The careful process behind our Italian-made knitwear

The careful process behind our Italian-made knitwear

While in Italy for Pitti Uomo this year, we took the time for a detour. The trip provided the perfect opportunity to visit somewhere special to us: our knitwear atelier. We were excited to take a closer look at where our knitwear is made, capture the process, and learn all about the steps from start to finish. Leaving Florence early in the morning, we drove for two hours through the Tuscan countryside, down winding roads into a region known for some of the finest knitwork in the world. Dotted among some country houses, the atelier eventually appeared from the cool fog.

As we entered, we were met with walls lined with luxurious yarns – spools of soft silk and the finest wools in a wide array of colors sitting waiting for an order to come. The yarns we use – extra-fine merino wool, pure cashmere, cashmere with wool, cashmere with silk, and cashmere with cotton – are sourced from all over Italy, including the iconic mill Cariaggi located only a few hours away. Yarn is then wound by the atelier into smaller, more usable cones to conserve moisture. If they sit for too long, they’ll be rewound again to ensure the quality always remains the same.

Only once the atelier receives a request do they begin. Each piece of knitwear is crafted piece by piece and order by order. The process depends largely on the style you pick and the complexity of your customizations (if you’re not familiar with what’s possible you can see some of our favorite styles). Whatever you choose, a piece of paper with your personal measurements and design options is crafted that will follow your item throughout its journey. We send over your wishes along with your measurements where they are translated into a digital pattern that is readable by the 3D-knitting machines.

It’s these special machines that allow for the highest precision and our sophisticated seamless finish. Two rows of machines sit inside the atelier, all equipped with thousands of small needles, each machine with a different level of fineness possible. If you have chosen the single-ply cashmere-silk blend, it will be sent to the machine with 18 needles per inch, something more robust like the 2-ply wool-cashmere will only need 8 needles per inch.

The yarn you have selected will be carefully hand-guided into one of the machines to work its magic. A short time later, you have a wearable knit body from neck to hem, with some excess yarn at the bottom from the knitting process. A simple style like a crew neck or t-shirt will be almost knitted in its entirety. For something more complex like a polo or cardigan, the extra details like collars and pockets will be knitted separately and attached later.

This basic garment then goes into the first of many quality control moments. The piece is gently placed over a light source designed to highlight even the smallest imperfections and checked to ensure everything is as it should be. If it passes the test, those knitted details you have requested can be added. It’s intricate work that requires a special light with a magnifying glass. The body of the knit needs to be hand-fed onto another, smaller knitting machine, matching up each existing loop with a tiny needle. The finer the knit, the more painstaking this process.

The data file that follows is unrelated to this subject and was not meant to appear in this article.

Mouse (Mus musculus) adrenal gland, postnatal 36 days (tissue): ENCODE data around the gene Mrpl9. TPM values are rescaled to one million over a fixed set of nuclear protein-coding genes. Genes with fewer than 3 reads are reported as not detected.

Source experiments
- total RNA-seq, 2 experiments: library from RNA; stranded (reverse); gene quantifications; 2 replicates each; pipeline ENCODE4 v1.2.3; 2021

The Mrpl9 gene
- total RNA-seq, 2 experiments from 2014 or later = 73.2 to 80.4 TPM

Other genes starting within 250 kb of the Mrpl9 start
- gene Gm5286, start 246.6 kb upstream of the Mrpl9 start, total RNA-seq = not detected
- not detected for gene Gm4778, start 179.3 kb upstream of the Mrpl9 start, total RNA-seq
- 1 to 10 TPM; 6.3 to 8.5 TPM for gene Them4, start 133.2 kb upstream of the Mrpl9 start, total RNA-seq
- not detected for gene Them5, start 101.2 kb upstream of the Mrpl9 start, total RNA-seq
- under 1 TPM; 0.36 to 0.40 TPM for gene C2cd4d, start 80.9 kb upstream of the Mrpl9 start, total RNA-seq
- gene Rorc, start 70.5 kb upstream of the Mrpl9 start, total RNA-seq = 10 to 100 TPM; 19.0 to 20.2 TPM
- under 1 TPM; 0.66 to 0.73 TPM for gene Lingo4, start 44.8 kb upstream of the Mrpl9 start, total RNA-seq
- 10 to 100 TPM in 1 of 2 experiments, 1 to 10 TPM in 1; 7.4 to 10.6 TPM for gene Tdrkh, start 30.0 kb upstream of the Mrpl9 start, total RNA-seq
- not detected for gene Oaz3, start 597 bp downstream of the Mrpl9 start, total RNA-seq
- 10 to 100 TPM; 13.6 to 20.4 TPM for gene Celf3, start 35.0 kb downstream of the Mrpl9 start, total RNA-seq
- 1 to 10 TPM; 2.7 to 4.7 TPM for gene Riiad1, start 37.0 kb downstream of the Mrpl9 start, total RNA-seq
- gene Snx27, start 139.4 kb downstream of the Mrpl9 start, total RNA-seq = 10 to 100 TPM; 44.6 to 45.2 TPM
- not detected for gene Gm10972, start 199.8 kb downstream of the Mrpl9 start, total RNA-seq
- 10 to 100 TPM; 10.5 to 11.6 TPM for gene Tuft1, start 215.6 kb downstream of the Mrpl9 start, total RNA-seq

Once all additional knitted details are attached, that excess yarn from the original process is then removed offering a more finished-looking garment. This finishing is all done by hand, something rare for knitwear you get off the rack. Back to the light it goes for another check. If all is perfect, your knit can go into the next phase: the laundry.

Garments are grouped by quality and washed to remove any impurities accumulated during processing and to give the fibers the softness and volume. The washing and drying method is a bit of an art form that changes depending on the yarn quality, thickness, and color chosen. The atelier will wash your item to ensure the ideal softness and longevity. Once laundered, your knit is checked again for integrity and then it’s time to add the hardware to your wishes – perhaps a zip here or some buttons there. Only the label is left to be sewn on.

Once the knit is truly complete, it will enter a final quality control. Here it is laid out flat, pinned, and checked against your measurements to ensure it will fit perfectly. If any small adjustments to the fit are needed, these changes can be made using a combination of steam and heat to gently lengthen or shorten.

Then for the final touches: the hang tag is attached by hand before being ironed and folded to be packaged up. After being carefully crafted by many hands and checked by many eyes, the piece is finally ready to find its way to you. From the first stitch to final folding, the exacting process and meticulous checks take around two hours per piece – a little less for a simple mock neck, a little more for something like a hoodie.

After following through the process, we left completely in awe of these artisans and their skills. We can’t wait to visit again. Stay tuned to learn more about the yarn making process in one of our next issues.

Want a new knit?

Check out our range of styles for spring and summer or get inspired by our article on the art of creating an understated statement knit.

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